The Brancoveanu Palace of Mogosoaia was the venue on Sunday of an event celebrating Japanese culture and traditions, including the tea ceremony, a recital of haiku poetry and a display of origami mastery.
As part of the first edition of the “World Cultures” event, the Cultural Centre ‘The Brancoveanu Palace at the Bucharest Gates’, the Bucharest City Hall and the ‘Pro Valores’ Associaton organized a “journey” to Japan which included lessons and shows of origami craftsmanship, Japanese tales and legends, a recital of haiku poetry, a tea ceremony and forays in the Japanese flower arrangement art – Ikebana.
The youngest visitors learned how to fold paper into bunnies at the origami workshop coordinated by instructor Corina Bratu, and the most beautifully crafted bunnies were awarded sweets and books.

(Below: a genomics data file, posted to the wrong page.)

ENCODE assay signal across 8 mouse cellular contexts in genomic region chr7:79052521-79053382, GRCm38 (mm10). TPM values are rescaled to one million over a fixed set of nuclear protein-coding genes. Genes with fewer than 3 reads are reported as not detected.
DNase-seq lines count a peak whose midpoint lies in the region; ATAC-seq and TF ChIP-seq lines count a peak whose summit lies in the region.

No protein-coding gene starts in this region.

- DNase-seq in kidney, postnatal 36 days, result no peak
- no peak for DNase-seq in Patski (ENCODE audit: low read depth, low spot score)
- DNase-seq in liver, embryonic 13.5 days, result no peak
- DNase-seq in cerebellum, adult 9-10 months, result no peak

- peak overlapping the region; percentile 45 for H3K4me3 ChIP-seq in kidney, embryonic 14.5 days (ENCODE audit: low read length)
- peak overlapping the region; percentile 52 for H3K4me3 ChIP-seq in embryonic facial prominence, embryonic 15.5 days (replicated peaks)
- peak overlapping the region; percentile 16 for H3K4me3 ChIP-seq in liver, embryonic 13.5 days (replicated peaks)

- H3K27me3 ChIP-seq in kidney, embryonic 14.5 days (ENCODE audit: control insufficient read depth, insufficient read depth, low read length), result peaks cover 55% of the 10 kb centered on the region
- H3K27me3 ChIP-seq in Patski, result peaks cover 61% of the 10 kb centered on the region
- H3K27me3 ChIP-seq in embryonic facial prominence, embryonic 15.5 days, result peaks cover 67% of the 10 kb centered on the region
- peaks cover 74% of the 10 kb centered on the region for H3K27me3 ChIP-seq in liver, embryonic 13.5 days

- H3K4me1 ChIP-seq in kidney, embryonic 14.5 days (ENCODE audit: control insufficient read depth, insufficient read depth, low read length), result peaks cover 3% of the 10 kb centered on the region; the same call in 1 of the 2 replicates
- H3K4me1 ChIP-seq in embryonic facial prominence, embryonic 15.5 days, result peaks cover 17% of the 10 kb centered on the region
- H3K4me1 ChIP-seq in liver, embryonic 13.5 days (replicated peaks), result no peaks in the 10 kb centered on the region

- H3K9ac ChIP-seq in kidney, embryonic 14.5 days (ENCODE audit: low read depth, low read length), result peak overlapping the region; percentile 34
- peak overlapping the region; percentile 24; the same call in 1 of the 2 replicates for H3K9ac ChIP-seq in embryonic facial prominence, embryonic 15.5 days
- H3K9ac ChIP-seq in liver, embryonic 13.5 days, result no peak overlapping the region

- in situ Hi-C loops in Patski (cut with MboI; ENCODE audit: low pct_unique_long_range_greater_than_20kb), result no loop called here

The awards were presented by Japan’s Ambassador in Bucharest, Mr. Kisaburo Ishii, who also attended the tea ceremony and the haiku recital delivered by actress Andreea Stafie. The organizers explained that the haiku is a traditional Japanese form of verse, consisting of 17 syllables in three lines, containing at least one image or word as seasonal reference, usually on topics relating to nature, plants, flowers or insects.
The tea ceremony was officiated by Michiko Nojiri-sensei, a tea master based in Rome. She explained that the tea ceremony is very important in Japan because it aims to offer the guests a good tea than can be made only with “a heart at peace”. She added that in Japan the hosts do not talk much with the guests invited to tea, as they focus instead on the ceremony, which is a sign of “respect, purity and serenity.”